The great Christian theologian and spiritual mentor Dallas Willard opens his epic book, The Divine Conspiracy: Rediscovering our Hidden Life in God, with a profoundly insightful tragic story.  He writes: “Recently a pilot was practicing high-speed maneuvers in a jet fighter. She turned the controls for what she thought was a steep ascent – and flew straight into the ground. She was unaware that she had been flying upside down.

“This is a parable of human existence in our time – not exactly that everyone is crashing, though there is enough of that – but most of us as individuals, and world society as a whole, live at high-speed, and often with no clue to whether we are flying upside down or right-side up. Indeed, we are haunted by a strong suspicion that there may be no difference – or at least that it is unknown or irrelevant” (Dallas Willard, The Divine Conspiracy: Rediscovering our Hidden Life in God, pp. 1-2).

Such phrasing is surely descriptive of our age and time.  We live at a pace of life that is simply unsustainable.  In the midst of our times, bombarded by instant news, assaulted by more input than we can possibly process, we remain committed to being follows of Christ.

This is not a new enterprise.  The quest for faithfulness in confusing and even chaotic times is one that all Christians who have gone before and all who come after us have or will wrestle with. How is that we  – moment by moment, day by day, week by week, month by month, year by year – walk in the way of Christ?  To be sure, we have primary and basic guidance from Holy Scripture.  Consider ….

  • He has told you, human one, what is good and what the Lord requires from you:  to do justice, embrace faithful love, and walk humbly with your God.  (Micah 6:8)
  • You must love the Lord your God with all your heart, with all your being, with all your strength, and with all your mind, and love your neighbor as yourself. (Luke 10:27)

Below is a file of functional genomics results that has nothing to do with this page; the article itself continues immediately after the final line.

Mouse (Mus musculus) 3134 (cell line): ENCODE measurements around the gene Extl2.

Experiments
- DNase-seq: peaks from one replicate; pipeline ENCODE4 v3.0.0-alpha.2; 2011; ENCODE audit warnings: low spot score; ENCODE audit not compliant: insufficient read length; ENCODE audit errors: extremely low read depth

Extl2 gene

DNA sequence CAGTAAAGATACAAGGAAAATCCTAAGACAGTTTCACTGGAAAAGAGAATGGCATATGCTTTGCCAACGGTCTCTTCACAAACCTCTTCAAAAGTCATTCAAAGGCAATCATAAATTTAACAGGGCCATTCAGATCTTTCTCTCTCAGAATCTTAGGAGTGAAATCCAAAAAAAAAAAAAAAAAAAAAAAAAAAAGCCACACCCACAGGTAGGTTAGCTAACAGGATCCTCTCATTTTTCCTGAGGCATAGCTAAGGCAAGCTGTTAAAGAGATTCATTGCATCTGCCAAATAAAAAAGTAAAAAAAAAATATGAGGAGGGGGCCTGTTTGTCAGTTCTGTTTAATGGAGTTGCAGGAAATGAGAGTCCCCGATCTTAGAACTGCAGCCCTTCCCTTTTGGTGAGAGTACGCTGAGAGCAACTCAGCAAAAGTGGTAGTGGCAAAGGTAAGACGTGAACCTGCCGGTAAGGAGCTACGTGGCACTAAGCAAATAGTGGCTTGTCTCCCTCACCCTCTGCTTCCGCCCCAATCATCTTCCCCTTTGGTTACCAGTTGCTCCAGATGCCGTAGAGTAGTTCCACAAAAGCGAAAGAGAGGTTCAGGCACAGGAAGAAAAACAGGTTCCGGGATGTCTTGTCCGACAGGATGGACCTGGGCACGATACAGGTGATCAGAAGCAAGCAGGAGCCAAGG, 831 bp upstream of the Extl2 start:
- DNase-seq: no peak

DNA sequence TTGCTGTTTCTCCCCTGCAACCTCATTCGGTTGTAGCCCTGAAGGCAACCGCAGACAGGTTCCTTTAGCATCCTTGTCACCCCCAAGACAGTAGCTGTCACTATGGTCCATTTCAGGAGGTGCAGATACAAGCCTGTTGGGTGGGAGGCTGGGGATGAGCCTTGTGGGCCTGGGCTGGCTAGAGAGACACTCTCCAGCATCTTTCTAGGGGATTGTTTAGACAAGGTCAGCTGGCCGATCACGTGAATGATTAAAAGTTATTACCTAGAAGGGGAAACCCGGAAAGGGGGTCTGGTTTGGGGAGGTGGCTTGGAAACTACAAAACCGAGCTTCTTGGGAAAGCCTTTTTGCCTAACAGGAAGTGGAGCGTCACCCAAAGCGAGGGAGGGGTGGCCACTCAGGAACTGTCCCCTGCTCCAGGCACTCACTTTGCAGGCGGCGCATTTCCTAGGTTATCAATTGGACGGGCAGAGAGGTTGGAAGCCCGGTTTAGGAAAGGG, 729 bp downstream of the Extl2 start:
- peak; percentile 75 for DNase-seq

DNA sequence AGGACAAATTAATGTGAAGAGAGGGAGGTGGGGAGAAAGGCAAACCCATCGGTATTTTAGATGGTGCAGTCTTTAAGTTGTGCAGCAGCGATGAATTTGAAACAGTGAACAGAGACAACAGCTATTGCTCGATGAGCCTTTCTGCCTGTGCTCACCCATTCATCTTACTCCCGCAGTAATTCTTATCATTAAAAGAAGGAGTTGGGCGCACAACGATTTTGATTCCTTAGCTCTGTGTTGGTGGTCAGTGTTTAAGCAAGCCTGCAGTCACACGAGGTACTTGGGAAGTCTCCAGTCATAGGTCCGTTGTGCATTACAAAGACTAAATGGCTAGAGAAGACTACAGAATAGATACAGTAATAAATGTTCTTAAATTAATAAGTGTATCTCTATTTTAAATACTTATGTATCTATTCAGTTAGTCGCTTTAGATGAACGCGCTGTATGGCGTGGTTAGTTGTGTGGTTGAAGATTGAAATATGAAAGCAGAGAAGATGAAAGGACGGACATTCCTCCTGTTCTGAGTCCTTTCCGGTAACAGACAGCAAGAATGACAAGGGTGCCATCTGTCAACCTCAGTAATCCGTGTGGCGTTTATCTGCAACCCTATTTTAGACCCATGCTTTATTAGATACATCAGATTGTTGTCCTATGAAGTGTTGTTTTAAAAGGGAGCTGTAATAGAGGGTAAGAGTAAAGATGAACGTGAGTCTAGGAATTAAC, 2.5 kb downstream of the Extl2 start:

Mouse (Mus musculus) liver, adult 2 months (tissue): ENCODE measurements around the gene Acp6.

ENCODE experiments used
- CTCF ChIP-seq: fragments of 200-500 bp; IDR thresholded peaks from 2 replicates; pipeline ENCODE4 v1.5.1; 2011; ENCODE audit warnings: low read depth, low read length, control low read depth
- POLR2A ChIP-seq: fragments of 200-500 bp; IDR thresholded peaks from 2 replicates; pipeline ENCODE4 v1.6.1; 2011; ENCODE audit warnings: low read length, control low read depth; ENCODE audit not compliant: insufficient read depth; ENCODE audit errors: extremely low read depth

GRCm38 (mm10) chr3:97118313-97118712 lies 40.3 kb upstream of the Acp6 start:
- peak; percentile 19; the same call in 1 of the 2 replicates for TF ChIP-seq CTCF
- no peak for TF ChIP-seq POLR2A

• Therefore, go and make disciples of all nations, baptizing them in the name of the Father and of the Son and of the Holy Spirit, teaching them to obey everything that I’ve commanded you. (Matthew 28: 19-20)
  • You are saved by God’s grace because of your faith. This salvation is God’s gift. It’s not something you possessed.  It’s not something you did that you can be proud of. Instead, we are God’s accomplishment, created in Christ Jesus to do good things. (Ephesians 2:8-10a)

As powerful and strengthening as these biblical admonitions are we need something more.

Ardent conviction and sincere intent alone are not enough.  We need a method, a way of practicing the Christian faith such that walking with Christ becomes our habit, our natural way of living. Years ago Jolynn and I took country western dancing class.  The instructor used to say that we needed to develop “muscle memory” for our dancing.  (Unfortunately my muscles were exceptionally challenged!)

The Wesleyan Way is energized by just such thinking and acting. Wesley looked back at the earliest Christians, examined the faithful saints down through the ages, and appropriated a “methodical” way to be a faithful Christian.  It involved what we call today “spiritual disciplines.”

While the list varies, the spiritual disciplines are at least in part made up of foundational activities.  At a minimum they consist of:

  • Quiet time for contemplation of the Holy Spirit and prayer
  • Searching the Scriptures (as Wesley put it, we might say Bible reading and study)
  • Regular worship including regular participation in Holy Communion
  • Watching over one another in love through small group discipleship (class meeting)
  • Works of love, justice and mercy
  • Giving both financially and of our time